I love seeing live music. There's something about watching the musicians do their work (or in my case standing on my tippy-toes while trying to catch a glimpse of the stage). It's great to sway with the crowd, groove on the funky songs and sometimes even close your eyes while listening to a song. I even love hearing the occasional offset twangs and mistunings.
Lately I've been searching for a deeper meaing of just what the World Music Show means to, well, the world at large. Ok, I'll admit, that the "world at large," is most likely just the fine listeners in Richmond, Va (and perhaps some other pin-dots on the globe). And that's a good thing, because being able to bring sound clips of the world to the ears of RVA is a worthy effort. I guess the meaning boils down to having a world without borders, at least musically. It's about bridging the gap via sound.
And with that, as the saying goes...away we go.
You will definitely want to join us this week (3/8/14) as Time for the Blues has Buddy Guy's latest 2-CD set and it is smokin' hot! John and I also have Tommy Castro and the Painkillers newest and it's no slouch either! We'll even hear commentary from Tommy about his new band and the songs! By the way, John says I'm a tremendous slouch!
World-renowned violinist Anne Akiko Meyers stopped by the 88.9 WCVE studios today and I had the pleasure of talking with her during Classical Music. She’s in town presenting the Virginia premiere of Mason Bates’ Violin Concerto with the Richmond Symphony. We talked a bit about the music, her career and her new Guarneri violin.
Ok, does anyone say that anymore? Or does anyone even remember what that means? With the slippage in newspaper readership and the full conversion to online reading, that phrase "Stop the Presses," doesn't really hold resonance any longer. So, for history's sake, the phrase means "Stop everything!" And on this week's World Music Show (3/1), we'll steal that term, but that means we may need to adapt it to "Stop the Turntable" or "Press Pause on the CD Player!"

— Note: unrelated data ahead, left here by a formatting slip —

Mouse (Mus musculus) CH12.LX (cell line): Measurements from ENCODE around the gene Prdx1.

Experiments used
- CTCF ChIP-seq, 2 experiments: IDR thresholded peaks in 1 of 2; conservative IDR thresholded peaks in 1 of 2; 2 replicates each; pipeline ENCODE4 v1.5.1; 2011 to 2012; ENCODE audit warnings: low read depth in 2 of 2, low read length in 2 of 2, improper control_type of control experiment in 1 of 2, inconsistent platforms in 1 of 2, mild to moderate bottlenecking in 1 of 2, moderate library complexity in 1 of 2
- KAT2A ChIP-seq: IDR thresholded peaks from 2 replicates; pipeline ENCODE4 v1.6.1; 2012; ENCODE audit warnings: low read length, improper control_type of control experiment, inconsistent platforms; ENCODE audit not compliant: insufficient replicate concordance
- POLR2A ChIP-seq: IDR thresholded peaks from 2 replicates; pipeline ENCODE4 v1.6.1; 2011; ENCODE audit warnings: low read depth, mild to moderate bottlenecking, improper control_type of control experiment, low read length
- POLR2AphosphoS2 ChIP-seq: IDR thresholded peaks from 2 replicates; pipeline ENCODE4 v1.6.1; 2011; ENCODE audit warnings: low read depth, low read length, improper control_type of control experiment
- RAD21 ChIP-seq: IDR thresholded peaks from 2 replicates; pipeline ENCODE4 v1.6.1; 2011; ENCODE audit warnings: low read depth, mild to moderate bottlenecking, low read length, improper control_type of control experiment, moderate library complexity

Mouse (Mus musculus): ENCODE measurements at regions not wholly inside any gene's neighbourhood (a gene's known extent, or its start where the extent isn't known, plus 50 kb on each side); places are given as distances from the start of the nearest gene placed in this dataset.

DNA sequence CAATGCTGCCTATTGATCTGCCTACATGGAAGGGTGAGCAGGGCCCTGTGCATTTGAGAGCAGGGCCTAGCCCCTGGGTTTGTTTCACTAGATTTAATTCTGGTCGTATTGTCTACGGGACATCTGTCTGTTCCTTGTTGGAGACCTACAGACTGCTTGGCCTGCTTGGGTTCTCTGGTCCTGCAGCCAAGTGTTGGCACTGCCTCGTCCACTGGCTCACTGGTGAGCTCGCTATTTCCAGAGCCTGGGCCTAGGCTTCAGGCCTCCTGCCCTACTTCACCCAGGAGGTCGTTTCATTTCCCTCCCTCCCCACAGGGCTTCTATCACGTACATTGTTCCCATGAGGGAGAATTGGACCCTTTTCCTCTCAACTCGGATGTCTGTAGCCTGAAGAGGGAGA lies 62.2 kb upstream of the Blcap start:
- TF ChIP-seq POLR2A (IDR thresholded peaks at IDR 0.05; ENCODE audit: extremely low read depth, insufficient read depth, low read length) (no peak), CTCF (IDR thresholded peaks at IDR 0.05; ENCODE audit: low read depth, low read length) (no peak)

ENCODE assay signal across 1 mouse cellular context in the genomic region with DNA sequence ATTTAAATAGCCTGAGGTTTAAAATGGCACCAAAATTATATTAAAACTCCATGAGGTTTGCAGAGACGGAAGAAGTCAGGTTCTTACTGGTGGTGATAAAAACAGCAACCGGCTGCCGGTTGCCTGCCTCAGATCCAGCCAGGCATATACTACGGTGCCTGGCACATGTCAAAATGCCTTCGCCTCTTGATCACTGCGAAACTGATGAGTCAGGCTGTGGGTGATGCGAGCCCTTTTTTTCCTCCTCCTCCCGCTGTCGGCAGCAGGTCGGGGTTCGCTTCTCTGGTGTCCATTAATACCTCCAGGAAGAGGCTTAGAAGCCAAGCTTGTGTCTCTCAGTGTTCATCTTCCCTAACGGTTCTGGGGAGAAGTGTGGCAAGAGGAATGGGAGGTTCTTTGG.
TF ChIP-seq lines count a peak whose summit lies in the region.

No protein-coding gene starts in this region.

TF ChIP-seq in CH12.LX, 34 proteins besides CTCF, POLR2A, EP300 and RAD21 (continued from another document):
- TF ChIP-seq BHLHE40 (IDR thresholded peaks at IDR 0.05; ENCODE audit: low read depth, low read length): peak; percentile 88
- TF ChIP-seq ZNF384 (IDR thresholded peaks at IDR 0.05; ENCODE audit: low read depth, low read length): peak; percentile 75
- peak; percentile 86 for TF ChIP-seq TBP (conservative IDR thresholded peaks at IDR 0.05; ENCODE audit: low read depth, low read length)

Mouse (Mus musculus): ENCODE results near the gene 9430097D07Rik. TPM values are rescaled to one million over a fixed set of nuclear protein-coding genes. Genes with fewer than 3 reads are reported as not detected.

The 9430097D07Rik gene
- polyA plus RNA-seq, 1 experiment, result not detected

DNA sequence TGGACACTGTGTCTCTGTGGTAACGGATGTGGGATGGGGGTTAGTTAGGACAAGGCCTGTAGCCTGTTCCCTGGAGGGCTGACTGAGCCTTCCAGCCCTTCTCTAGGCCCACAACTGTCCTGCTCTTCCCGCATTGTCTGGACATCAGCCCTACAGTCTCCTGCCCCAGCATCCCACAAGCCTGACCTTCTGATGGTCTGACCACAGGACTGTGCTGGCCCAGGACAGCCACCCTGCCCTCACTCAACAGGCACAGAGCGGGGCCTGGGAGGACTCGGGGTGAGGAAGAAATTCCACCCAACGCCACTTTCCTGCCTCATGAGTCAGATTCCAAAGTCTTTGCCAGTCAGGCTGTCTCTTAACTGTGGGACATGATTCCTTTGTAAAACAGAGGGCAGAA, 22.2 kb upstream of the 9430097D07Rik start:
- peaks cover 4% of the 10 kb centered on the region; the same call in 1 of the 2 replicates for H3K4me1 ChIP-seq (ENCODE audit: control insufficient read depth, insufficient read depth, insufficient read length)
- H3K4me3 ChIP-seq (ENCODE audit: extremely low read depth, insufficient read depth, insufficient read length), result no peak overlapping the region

While the weather has made it difficult to travel this winter, Henry and I hope you will stay up late this week (3/1/14) and join us on a little Time For The Blues musical journey. We’ve got the blues bus set on cruise control and a whole bunch of great tunes lined up. All you need to do is kick back and relax, leave the music to us!
I get it. I understand. Sometimes you just need a little nudge. Perhaps you're just checking out what The World Music Show is all about. Perhaps you were intrigued by the pointing finger of the legendary Brazilian musician Tom Ze. Or maybe that digit extending from Ze's hand has put you off from maybe reading more. Whatever the reason is, I get it. Just know this: Don't fear music.
When you look at that picture of Beninese singer Angelique Kidjo, you can just tell that she means business. She's been around for quite a while and as sung with a stellar line-up of talent as equal as hers. And sure, she has a new CD out, in which she partners with another great group of singers (which we'll continue to explore), but because of her majestic status, we've had to raise the bar on this week's World Music Show (2/15/14). Not that we frequently wallow in mediocrity, but upping the level to match Kidjo's status isn't a bad thing.
Enjoy top-drawer Virginia-based jazz courtesy of the Jae Sinnett Trio, led by Tidewater-based percussionist and music educator Jae Sinnett who also hosts a popular radio show himself. Jae is joined by one of a prominent fraternity of VCU Jazz graduates under professor Doug Richards…that would be bassist Terry Burrell. And on piano, a 27-year-old Virginia Beach native who has caught the attention of some of the music industry’s most prominent figures, including Quincy Jones.